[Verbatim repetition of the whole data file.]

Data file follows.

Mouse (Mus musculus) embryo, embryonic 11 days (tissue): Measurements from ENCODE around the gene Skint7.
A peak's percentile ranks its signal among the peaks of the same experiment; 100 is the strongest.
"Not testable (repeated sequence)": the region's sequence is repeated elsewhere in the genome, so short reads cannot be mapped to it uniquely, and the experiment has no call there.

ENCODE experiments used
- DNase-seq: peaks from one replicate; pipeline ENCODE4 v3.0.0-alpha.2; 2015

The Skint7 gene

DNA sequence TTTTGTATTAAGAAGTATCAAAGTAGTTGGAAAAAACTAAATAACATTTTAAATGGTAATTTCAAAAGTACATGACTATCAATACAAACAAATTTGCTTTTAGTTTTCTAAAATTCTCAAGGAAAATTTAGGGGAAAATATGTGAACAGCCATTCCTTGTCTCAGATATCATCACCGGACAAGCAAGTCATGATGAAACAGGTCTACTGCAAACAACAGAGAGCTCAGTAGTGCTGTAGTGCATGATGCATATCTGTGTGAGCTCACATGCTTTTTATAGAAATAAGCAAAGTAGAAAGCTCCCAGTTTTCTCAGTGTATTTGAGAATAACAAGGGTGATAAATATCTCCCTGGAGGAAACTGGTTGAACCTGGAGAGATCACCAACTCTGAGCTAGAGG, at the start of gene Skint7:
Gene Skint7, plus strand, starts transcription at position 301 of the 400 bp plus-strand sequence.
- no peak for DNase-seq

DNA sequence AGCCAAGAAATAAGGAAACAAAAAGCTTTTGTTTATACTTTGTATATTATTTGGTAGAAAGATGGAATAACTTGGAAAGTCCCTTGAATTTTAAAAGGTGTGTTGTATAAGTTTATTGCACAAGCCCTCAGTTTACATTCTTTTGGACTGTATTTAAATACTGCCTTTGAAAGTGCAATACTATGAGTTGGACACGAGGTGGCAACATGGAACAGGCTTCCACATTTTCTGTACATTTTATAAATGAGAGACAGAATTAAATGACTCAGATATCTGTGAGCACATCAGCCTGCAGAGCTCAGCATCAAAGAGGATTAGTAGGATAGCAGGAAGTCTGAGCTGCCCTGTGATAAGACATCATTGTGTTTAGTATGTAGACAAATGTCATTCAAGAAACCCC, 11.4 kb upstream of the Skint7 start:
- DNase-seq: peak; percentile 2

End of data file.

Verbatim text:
Mouse (Mus musculus) embryo, embryonic 11 days (tissue): Measurements from ENCODE around the gene Skint7.
A peak's percentile ranks its signal among the peaks of the same experiment; 100 is the strongest.
"Not testable (repeated sequence)": the region's sequence is repeated elsewhere in the genome, so short reads cannot be mapped to it uniquely, and the experiment has no call there.

ENCODE experiments used
- DNase-seq: peaks from one replicate; pipeline ENCODE4 v3.0.0-alpha.2; 2015

The Skint7 gene

DNA sequence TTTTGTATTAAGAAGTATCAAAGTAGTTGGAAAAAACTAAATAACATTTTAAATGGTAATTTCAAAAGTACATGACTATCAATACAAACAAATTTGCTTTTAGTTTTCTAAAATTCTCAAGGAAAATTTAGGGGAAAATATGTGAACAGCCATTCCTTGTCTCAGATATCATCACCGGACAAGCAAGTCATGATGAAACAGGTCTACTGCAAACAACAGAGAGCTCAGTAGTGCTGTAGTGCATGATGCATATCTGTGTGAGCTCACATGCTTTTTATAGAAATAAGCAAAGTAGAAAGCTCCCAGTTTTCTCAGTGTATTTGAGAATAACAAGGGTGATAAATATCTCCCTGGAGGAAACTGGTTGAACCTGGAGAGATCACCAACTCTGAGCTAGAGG, at the start of gene Skint7:
Gene Skint7, plus strand, starts transcription at position 301 of the 400 bp plus-strand sequence.
- no peak for DNase-seq

DNA sequence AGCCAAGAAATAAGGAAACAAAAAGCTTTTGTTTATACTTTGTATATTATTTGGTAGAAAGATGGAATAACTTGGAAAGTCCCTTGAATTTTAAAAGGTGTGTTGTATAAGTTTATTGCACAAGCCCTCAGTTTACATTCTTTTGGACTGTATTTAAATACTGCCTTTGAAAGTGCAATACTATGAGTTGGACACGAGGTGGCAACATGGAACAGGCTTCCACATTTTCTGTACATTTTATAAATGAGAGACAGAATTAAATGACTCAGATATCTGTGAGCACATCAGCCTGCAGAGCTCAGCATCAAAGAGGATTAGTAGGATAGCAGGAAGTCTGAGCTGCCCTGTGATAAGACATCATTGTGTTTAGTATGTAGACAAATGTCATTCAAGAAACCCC, 11.4 kb upstream of the Skint7 start:
- DNase-seq: peak; percentile 2